Tom was a pretty good student but the difference in culture had a negative impact on him, affecting him deeply. By the time he was in grade ten, his self-esteem and self-identity had been “really quashed.”
The death of his father during the first month of grade 11 caused a downward spiral. “I couldn’t face the class or be productive so I dropped out. That started me on my drinking path.” One bright spot during this dark time was “a godsend of a program called the Stony Wilderness Centre.”
The program was 12 days: three days Indigenous culture orientation, three days of horseback riding into the mountains and a three day camping backpack trip. Unfortunately the program stopped and Tom’s drinking went from bad to worse, staying that way for ten years. “Alcohol really humbles you.” He confessed, “I ended up in downtown Calgary, at times homeless, in the gutter.” Snow went back to the reserve “…with completely nothing except my mother.”
Luckily Snow’s desire to learn and grow caused him to sober up and self-reflect with a reoccurring question: Why am I like this? He started to research indigenous perspective histories, initially calling his own research The Effect of Histories. “It was an investigation into what had affected me to be face down in the gutter with all of my potential.”
His deep-dive research into Intergenerational Trauma, Residential Schools and the Indian Act, taught him that “the way I was; it was not all my fault. I thought I was not good enough, my parents were too poor to help me. I was blaming myself, my parents, my grandparents. The research was a revelation of what had occurred.”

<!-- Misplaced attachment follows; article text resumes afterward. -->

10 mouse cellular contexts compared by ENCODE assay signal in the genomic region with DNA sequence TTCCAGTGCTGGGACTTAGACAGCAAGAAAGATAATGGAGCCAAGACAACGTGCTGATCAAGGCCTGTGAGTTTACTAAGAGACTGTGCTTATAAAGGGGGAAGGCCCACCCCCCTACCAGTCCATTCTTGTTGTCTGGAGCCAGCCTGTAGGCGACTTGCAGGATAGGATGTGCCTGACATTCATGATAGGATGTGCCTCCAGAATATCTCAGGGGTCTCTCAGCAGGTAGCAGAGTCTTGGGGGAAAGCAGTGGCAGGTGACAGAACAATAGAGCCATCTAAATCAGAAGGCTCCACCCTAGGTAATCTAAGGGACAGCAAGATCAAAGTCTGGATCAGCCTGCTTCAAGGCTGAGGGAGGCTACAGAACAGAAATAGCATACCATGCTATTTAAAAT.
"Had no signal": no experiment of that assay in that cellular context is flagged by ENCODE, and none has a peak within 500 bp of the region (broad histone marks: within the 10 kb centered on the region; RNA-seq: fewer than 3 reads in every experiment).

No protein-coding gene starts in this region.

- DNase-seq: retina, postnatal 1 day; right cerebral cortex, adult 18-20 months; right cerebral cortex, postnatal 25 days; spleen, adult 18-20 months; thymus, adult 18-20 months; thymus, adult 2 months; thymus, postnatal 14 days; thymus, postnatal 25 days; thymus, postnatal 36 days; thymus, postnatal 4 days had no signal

Snow explained that “from 1884 to 1951 practicing traditional beliefs and practices were banned and many had to go underground.” If Tom Snow was going to walk a true, traditional path, he was going to draw from the true Nakoda practices he had experienced as a child.
“I went searching, all across Nakoda land from Alexis/Nakoda all the way down to Pine Ridge (South Dakota)/Lakoda land, west to Manitoba. I was looking for affirmation about my traditional Nakoda beliefs.” He found it in Pine Ridge SD. “When I went to Ft. Peck Montana and attended ceremonies, I also found traditional Nakoda teachings.” It rang true and energized him, removing the fear he had felt. “It affirmed my belief and gave me a foundation.”
During this time, he was mentored into ceremonies. Snow found that within the sweat lodge songs were gems. “Because I’m fluent in my language, I found a lot of traditions that were actually hidden within the songs. As time went on, other medicines started coming to me: visions and songs, dreams and people. “Remember the white buffalo in ’92?” asked Snow. “That was foretold by one of my mentors two weeks before it happened. And I was actually sent there, to Janesville, Connecticut.”
Snow explained that it was not one thing that enabled him to heal. “It was the actual plants, songs, dreams, talking around campfires, sitting around a sacred sweat fire, dancing at a Sundance – all of that is part of healing yourself.”
And now, walking a healthy path and with healthy relationships, Elder Tom Snow spends his days “… along the mountain, (Calgary, Canmore, Cochrane, Banff), helping to heal others,” by practicing pure traditions.